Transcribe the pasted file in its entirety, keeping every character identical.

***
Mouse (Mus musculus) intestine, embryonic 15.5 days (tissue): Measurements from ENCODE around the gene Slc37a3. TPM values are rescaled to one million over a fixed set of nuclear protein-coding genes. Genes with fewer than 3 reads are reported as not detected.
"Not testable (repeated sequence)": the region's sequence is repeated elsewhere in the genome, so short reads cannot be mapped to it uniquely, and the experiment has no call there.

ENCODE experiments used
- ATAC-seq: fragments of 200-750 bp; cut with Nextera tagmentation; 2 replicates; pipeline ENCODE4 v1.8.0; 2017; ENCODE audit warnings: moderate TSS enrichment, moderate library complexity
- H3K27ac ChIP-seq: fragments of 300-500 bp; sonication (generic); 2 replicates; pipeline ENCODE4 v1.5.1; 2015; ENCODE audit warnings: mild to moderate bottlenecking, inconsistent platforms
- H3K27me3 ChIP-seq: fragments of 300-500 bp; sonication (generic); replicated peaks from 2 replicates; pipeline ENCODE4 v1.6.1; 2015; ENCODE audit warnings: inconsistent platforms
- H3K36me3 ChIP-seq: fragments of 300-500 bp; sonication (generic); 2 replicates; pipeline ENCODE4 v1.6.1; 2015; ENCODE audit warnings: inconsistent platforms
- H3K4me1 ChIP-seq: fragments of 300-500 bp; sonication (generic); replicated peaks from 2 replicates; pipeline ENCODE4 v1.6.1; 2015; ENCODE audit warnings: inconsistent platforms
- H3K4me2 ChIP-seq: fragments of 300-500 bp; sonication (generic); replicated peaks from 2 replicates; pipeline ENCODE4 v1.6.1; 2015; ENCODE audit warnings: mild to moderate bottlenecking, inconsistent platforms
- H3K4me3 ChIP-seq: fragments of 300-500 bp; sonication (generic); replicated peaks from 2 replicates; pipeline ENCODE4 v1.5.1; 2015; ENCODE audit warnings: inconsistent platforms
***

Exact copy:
Mouse (Mus musculus) intestine, embryonic 15.5 days (tissue): Measurements from ENCODE around the gene Slc37a3. TPM values are rescaled to one million over a fixed set of nuclear protein-coding genes. Genes with fewer than 3 reads are reported as not detected.
"Not testable (repeated sequence)": the region's sequence is repeated elsewhere in the genome, so short reads cannot be mapped to it uniquely, and the experiment has no call there.

ENCODE experiments used
- ATAC-seq: fragments of 200-750 bp; cut with Nextera tagmentation; 2 replicates; pipeline ENCODE4 v1.8.0; 2017; ENCODE audit warnings: moderate TSS enrichment, moderate library complexity
- H3K27ac ChIP-seq: fragments of 300-500 bp; sonication (generic); 2 replicates; pipeline ENCODE4 v1.5.1; 2015; ENCODE audit warnings: mild to moderate bottlenecking, inconsistent platforms
- H3K27me3 ChIP-seq: fragments of 300-500 bp; sonication (generic); replicated peaks from 2 replicates; pipeline ENCODE4 v1.6.1; 2015; ENCODE audit warnings: inconsistent platforms
- H3K36me3 ChIP-seq: fragments of 300-500 bp; sonication (generic); 2 replicates; pipeline ENCODE4 v1.6.1; 2015; ENCODE audit warnings: inconsistent platforms
- H3K4me1 ChIP-seq: fragments of 300-500 bp; sonication (generic); replicated peaks from 2 replicates; pipeline ENCODE4 v1.6.1; 2015; ENCODE audit warnings: inconsistent platforms
- H3K4me2 ChIP-seq: fragments of 300-500 bp; sonication (generic); replicated peaks from 2 replicates; pipeline ENCODE4 v1.6.1; 2015; ENCODE audit warnings: mild to moderate bottlenecking, inconsistent platforms
- H3K4me3 ChIP-seq: fragments of 300-500 bp; sonication (generic); replicated peaks from 2 replicates; pipeline ENCODE4 v1.5.1; 2015; ENCODE audit warnings: inconsistent platforms